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Identity Management in the Cloud

By Ryan Hogan
| | 6 min read


Properly managing user access in the cloud era can present additional complications and risks. But you can manage it, and here’s how.

The adoption of cloud-based applications has continued as enterprises migrate workloads and services to cloud providers in the quest for agility and scalability. This transformation has, in effect, made the cloud the new data center. Yet, the move to the cloud has not eliminated the need for enterprises to perform identity management tasks for their users.

Traditional tools for identity management, such as LDAP or Active Directory, work for a data center approach but present challenges for cloud-based services. And in this new environment, the stakes could not be higher. Consequences for improperly granting or removing access include hefty fines from regulators for violating rules for HIPAA, GDPR, CCPA, or other industry standards like PCI DSS. Other business impacts include lost productivity and reputational damage.

To properly manage user access in the cloud, there is a lot to do. In fact, if you look at a comprehensive control list like NIST 800-53 Rev 5, you will see 25 controls related to access with 115 sub-controls that cover things from account management and access enforcement to least privilege. So, adding in an external cloud service can sound like a daunting task that will consume more resources and increase risk, but this does not have to be the case.

Challenges with Single User, Multi-Account

Many users are frustrated with account management because they, too, are trapped in the “single user, multiple account” paradigm, as shown below:

Figure 1. A single user with multiple user accounts

Figure 1 illustrates a user accessing multiple applications with multiple accounts. Each account needs to be managed properly, from creating to deleting it to resetting its passwords securely.

As you might have guessed, there is an alternative paradigm: “Single user, single account,” also known as Identity Federation.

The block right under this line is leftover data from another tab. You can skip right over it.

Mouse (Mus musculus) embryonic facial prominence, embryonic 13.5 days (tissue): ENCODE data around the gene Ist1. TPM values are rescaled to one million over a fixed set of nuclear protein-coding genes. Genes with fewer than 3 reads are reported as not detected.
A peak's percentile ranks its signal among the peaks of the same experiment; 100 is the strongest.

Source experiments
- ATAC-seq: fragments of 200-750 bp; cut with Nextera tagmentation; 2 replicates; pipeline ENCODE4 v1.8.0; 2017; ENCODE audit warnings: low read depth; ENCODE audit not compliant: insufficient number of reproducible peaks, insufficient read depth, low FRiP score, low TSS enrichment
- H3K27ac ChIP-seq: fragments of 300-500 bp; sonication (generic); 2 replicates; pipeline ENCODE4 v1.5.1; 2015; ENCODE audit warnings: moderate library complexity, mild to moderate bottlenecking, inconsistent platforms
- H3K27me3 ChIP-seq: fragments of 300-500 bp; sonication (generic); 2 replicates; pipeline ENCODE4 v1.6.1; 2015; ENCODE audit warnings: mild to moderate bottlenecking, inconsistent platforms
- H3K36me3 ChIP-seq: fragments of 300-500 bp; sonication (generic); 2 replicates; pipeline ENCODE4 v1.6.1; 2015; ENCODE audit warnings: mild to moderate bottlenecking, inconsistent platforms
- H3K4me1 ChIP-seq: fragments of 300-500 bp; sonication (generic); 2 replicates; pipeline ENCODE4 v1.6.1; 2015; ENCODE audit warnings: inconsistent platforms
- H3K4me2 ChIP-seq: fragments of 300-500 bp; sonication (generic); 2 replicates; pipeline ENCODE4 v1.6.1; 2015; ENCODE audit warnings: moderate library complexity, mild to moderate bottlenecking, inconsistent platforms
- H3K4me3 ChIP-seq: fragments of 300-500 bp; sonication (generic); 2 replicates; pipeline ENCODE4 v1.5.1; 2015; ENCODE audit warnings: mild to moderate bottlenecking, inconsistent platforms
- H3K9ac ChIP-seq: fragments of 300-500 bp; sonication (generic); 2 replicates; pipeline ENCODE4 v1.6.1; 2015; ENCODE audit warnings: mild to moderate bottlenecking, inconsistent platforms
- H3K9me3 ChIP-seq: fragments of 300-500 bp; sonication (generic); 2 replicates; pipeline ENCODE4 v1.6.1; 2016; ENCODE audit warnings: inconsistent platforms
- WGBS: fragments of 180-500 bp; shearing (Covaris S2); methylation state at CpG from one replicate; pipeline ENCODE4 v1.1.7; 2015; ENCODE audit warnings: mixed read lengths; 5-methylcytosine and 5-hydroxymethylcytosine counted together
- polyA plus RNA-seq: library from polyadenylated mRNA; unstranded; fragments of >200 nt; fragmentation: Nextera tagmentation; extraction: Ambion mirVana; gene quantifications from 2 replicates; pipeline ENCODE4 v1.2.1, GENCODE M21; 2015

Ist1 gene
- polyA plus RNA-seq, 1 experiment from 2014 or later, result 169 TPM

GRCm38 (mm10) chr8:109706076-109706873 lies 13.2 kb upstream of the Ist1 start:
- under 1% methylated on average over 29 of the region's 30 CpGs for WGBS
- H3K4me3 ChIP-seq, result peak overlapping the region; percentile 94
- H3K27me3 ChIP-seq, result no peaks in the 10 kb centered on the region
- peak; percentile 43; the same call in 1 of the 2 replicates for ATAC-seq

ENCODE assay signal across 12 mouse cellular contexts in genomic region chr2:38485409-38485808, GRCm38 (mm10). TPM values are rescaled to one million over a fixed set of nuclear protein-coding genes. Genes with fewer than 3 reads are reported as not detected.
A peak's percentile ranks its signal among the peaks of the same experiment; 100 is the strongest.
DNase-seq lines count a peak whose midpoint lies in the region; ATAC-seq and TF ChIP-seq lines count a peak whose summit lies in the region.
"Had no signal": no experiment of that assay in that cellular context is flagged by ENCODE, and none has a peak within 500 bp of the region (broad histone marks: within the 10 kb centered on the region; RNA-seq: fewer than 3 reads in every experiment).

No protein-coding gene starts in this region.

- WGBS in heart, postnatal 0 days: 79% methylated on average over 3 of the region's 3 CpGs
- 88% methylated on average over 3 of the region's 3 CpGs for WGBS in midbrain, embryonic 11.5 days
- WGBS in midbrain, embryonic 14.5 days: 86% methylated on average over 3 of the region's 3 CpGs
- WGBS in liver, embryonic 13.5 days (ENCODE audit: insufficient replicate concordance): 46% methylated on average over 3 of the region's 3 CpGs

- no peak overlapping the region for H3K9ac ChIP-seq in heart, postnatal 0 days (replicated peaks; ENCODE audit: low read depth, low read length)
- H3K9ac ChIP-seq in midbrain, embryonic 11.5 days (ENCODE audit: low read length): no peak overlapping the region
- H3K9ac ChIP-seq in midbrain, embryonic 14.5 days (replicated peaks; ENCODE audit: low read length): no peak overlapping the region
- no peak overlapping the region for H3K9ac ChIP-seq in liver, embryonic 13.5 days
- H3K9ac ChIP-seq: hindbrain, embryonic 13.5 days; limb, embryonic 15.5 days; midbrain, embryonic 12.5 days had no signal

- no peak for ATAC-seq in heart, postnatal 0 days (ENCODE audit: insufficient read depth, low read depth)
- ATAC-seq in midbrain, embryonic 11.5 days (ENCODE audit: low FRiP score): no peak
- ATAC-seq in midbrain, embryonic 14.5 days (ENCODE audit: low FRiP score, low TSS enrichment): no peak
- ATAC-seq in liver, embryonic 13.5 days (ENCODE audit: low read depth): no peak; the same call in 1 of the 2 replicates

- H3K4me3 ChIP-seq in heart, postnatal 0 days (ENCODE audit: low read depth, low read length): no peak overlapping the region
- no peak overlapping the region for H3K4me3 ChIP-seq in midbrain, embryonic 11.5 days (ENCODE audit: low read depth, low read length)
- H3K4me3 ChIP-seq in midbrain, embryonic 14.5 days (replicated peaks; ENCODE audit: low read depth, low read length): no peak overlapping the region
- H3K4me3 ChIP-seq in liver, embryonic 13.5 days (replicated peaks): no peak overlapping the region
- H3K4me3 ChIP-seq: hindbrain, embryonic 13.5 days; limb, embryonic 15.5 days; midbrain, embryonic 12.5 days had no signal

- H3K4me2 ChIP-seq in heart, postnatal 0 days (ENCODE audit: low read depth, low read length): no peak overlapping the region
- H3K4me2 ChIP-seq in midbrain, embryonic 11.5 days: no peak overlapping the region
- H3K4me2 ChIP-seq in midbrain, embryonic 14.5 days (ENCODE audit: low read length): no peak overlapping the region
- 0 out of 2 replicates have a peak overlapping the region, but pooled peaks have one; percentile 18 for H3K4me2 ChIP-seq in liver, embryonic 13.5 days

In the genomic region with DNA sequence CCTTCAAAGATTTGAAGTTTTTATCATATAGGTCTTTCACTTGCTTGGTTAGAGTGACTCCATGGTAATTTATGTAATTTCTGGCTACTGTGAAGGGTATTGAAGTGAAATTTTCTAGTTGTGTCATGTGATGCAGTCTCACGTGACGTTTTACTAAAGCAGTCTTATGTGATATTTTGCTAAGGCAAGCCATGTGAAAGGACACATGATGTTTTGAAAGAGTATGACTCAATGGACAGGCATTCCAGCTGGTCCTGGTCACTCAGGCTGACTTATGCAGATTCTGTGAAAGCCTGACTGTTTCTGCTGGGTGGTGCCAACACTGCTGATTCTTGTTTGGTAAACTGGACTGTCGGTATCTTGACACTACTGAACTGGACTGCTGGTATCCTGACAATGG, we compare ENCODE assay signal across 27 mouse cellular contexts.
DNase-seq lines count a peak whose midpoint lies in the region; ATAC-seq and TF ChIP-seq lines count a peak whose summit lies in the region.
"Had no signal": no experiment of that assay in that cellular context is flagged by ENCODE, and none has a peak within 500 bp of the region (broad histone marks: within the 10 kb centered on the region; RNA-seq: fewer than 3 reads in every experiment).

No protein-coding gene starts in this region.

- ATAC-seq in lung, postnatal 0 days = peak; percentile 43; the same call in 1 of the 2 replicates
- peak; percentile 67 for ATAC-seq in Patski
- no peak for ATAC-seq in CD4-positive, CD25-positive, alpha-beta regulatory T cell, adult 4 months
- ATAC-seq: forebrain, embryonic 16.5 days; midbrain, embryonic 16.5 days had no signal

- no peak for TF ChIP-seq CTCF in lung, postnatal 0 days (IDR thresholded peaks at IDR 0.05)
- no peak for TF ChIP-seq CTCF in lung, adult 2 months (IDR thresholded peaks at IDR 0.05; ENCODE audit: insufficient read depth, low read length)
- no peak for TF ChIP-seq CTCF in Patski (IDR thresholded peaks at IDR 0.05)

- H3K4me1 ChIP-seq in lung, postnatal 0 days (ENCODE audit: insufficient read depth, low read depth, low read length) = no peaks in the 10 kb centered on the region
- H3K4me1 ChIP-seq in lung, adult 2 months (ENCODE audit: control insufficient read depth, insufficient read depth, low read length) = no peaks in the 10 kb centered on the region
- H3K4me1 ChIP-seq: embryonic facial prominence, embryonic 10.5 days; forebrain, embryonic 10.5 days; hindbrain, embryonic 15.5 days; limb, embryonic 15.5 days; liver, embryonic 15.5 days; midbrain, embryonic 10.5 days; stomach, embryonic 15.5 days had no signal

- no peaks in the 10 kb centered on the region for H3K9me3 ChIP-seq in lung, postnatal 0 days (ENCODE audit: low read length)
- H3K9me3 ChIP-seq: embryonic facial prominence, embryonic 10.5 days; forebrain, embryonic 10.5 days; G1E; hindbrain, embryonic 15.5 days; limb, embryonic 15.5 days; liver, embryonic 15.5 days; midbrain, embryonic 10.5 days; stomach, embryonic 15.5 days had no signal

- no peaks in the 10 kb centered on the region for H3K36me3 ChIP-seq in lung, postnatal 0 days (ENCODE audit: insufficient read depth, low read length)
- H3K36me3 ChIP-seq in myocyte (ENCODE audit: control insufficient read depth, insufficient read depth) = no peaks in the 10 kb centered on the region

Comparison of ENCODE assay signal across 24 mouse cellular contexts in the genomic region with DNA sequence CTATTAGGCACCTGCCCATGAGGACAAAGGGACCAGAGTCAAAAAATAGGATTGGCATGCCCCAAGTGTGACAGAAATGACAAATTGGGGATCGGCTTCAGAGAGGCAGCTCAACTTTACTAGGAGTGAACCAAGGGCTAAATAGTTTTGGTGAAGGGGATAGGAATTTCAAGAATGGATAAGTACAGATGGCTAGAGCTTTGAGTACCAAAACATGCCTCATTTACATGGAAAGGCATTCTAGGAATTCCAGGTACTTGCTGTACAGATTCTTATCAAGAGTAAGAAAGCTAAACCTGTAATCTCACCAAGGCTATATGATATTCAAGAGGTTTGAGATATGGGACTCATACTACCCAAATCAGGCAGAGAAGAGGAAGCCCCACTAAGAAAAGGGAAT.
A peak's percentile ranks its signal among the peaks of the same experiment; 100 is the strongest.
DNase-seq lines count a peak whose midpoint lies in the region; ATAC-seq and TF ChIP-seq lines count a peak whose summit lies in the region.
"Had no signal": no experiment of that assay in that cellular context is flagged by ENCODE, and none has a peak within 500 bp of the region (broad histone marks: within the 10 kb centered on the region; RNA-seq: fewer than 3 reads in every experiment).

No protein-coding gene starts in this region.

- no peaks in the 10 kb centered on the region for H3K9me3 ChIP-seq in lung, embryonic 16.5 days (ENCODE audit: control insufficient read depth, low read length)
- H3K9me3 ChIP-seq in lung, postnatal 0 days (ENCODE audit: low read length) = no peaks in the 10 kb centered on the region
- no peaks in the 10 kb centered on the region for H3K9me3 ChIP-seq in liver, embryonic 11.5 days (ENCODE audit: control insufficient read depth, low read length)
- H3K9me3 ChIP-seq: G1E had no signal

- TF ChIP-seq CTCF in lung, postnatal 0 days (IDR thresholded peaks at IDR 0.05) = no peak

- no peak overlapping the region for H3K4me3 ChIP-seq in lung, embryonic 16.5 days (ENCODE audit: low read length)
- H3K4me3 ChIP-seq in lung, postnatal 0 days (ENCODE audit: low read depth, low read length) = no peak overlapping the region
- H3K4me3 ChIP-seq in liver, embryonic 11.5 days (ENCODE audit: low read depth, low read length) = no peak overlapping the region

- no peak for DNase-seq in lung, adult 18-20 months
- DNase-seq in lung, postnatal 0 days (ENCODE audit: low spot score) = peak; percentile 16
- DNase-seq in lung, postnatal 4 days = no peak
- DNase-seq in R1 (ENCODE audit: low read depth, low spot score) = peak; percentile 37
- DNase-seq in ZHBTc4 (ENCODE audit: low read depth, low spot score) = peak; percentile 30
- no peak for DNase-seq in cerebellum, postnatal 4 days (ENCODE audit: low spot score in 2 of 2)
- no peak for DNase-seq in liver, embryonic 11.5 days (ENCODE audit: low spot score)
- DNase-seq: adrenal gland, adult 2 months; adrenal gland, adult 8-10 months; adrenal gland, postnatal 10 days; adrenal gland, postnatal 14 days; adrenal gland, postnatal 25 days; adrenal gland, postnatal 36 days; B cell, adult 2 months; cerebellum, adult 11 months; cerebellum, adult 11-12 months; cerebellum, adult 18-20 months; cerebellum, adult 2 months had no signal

What Is Identity Federation?

You may be wondering what the term Identity Federation means. Fundamentally, it is a way to establish trust between two organizations to authenticate users and convey the information needed to authorize their access to system resources. The best part is that administrators can re-use it to provide this same service between one organization (Organization A) and multiple cloud providers like ThousandEyes, DocuSign, Dropbox, Zendesk, and Jive.

ThousandEyes uses Security Assertion Markup Language (SAML) 2.0, which is an open standard that allows identity providers (like Okta) to pass authorization credentials from an organization to service providers (like ThousandEyes). SAML enables administrators to configure ThousandEyes to use Azure Active Directory, Active Directory Federation Services (ADFS), Google G Suite, Okta, OneLogin, PingOne, miniOrange, and other services to log users into the ThousandEyes console securely.

How Do You Ensure Proper Access?

Great, so now you can authenticate users to a cloud service provider. But how do you ensure they have the correct level of access and permissions? Well, that is where Role-Based Access Control comes into play. You can either use the predefined roles within an application like ThousandEyes, described in the linked article, or create your own.

How Do You Provision and Deprovision Users on an Ongoing Basis?

This is where another protocol comes into play called “System for Cross-domain Identity Management” (SCIM). This protocol can facilitate user provisioning through Azure Active Directory using SCIM 2.0 and 1.1 to compatible identity providers such as Okta

With these three pieces (SAML for Authentication, RBAC for permissions, and SCIM for provisioning), you can centralize your controls and ensure they are consistently (and in many cases systematically) implemented. Executing on all three helps administrators reduce the risk and complexity of the user management process, all while making life easier for users. Figure 2 demonstrates a user accessing multiple applications with the same account based on federated identity management and a centralized directory.

Figure 2. A single user with a single account

Doesn’t that look a lot easier? If so, find out if your identity provider and cloud service providers support SAML and SCIM and move toward a more straightforward and secure paradigm.

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